Following that we dropped a Daredevil and killed it. Beyond that there were not a lot of kills to be had that night.

That concludes what was probably one of my more interesting days. Catching a wormhole group with their pants down doesn't happen often, and seeing a dev and a dev ship in space happens even less often than that.

The C4 Gambit: Writeup

I was reminded that this blog actually exists yesterday, so I figured that I should actually conclude my posts about my C4 project, which I did finish a few months ago.

This is back before the Hyperion wormhole changes, so the C4 only had a C4 static, instead of a dual static as it now does.
It took me a few days to get moved in and get all the ships I wanted in the wormhole, but once I did I was ready to do whatever it was wormhole people did. My primary reason for wanting to live in a wormhole was the money. I'd heard that they were really good money and all of that fun stuff. So I ran some sites in my Vargur. And it's true, the money in wormholes is pretty darn good. I was making about 100 million ISK per site, which I could run in about half an hour, which is 200m an hour running sites. That's pretty good money.

The problems started arising when I wasn't running sites, or really doing anything. It turns out it's a lot harder to idle in a POS than a station, for some reason. Because of that, and because I was alone in my hole, I found myself logging in less and less as time went on. In total, I think I stayed in the hole for about a month and a half. I'm quite sure I made money on the excursion, but probably not as much as I would have anticipated.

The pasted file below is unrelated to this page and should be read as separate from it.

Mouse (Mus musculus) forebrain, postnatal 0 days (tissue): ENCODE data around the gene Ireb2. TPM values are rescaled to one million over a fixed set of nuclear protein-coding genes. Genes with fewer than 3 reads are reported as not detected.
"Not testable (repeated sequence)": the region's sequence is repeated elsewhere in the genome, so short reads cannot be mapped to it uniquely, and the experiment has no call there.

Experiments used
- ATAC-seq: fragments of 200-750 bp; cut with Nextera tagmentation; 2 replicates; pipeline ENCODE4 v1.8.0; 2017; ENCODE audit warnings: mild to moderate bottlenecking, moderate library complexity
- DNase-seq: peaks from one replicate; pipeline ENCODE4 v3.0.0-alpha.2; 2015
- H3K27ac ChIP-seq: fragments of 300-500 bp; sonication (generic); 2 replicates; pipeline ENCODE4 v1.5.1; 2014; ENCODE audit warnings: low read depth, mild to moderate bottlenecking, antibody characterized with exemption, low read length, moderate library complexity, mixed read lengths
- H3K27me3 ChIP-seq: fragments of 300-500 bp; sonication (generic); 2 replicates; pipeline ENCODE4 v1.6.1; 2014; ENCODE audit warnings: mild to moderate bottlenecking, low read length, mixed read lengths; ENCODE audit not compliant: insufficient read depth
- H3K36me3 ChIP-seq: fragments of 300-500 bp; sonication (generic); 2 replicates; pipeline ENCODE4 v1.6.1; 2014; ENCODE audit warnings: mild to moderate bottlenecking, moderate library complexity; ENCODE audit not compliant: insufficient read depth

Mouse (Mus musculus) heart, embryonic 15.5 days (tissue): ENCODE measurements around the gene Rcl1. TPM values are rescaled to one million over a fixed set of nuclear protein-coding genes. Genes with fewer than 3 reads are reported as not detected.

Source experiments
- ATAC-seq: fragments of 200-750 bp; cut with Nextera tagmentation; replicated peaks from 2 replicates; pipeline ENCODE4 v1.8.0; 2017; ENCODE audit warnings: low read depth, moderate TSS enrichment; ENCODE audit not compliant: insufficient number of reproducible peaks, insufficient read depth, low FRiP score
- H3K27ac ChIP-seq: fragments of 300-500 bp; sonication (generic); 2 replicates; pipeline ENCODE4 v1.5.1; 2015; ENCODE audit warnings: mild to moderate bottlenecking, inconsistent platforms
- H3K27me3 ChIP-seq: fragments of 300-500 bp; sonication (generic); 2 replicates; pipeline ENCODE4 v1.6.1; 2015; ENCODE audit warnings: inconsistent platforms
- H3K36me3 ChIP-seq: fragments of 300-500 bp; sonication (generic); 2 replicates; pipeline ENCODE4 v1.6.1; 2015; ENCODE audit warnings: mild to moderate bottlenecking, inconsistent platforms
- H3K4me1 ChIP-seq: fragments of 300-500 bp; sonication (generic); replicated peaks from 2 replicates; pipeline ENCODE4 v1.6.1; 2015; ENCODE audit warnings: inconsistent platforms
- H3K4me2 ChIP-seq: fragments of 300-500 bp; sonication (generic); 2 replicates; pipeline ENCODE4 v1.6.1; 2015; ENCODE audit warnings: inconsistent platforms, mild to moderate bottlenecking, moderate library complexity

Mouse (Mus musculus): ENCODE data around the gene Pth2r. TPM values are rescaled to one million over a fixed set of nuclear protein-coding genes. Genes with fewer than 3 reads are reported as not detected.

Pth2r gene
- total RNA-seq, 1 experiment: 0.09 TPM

Another reason I wanted to try wormhole life was the PVP. I'd heard of glorious small-gang PVP in wormholes and while I knew I was going to be solo, I thought that I might find some people to fight at some time. But nope. I think I came across about a dozen actual people in space in my travels through w-space. And 99% of them were in cloaky scanny ships. So there was no PVP to be had for me in that time. I'm also in USTZ, so a large portion of EVE is asleep or at work when I'm on, which I'm sure didn't help.

I had elected not to do PI in the hole, so I can't really talk about C4 PI, although I did set my alts up in a C1 to do PI at one point, but I've written about that experience before.

The biggest thing that I took away from the entire experience was that doing EVE alone is really, really hard. And I was still in my corporation while this was going on, I just had nobody around me in space, which apparently makes a huge difference in morale. It's very hard to keep your own inspiration and morale up when it's only you and your alts to face the dangerous landscape that is New Eden.

The C4 Gambit

I have just recently moved into a C4-C4 wormhole.
It's something I've been planning for probably a few months. There were a few preliminary things I needed, firstly I needed to get into a Vargur so I could run sites. Secondly I needed to get my alt into an Orca so I could roll holes if I needed, and thirdly I needed to finish my POS reactions I was doing down in null. Of course, all this hinged on me finding a good hole to move into.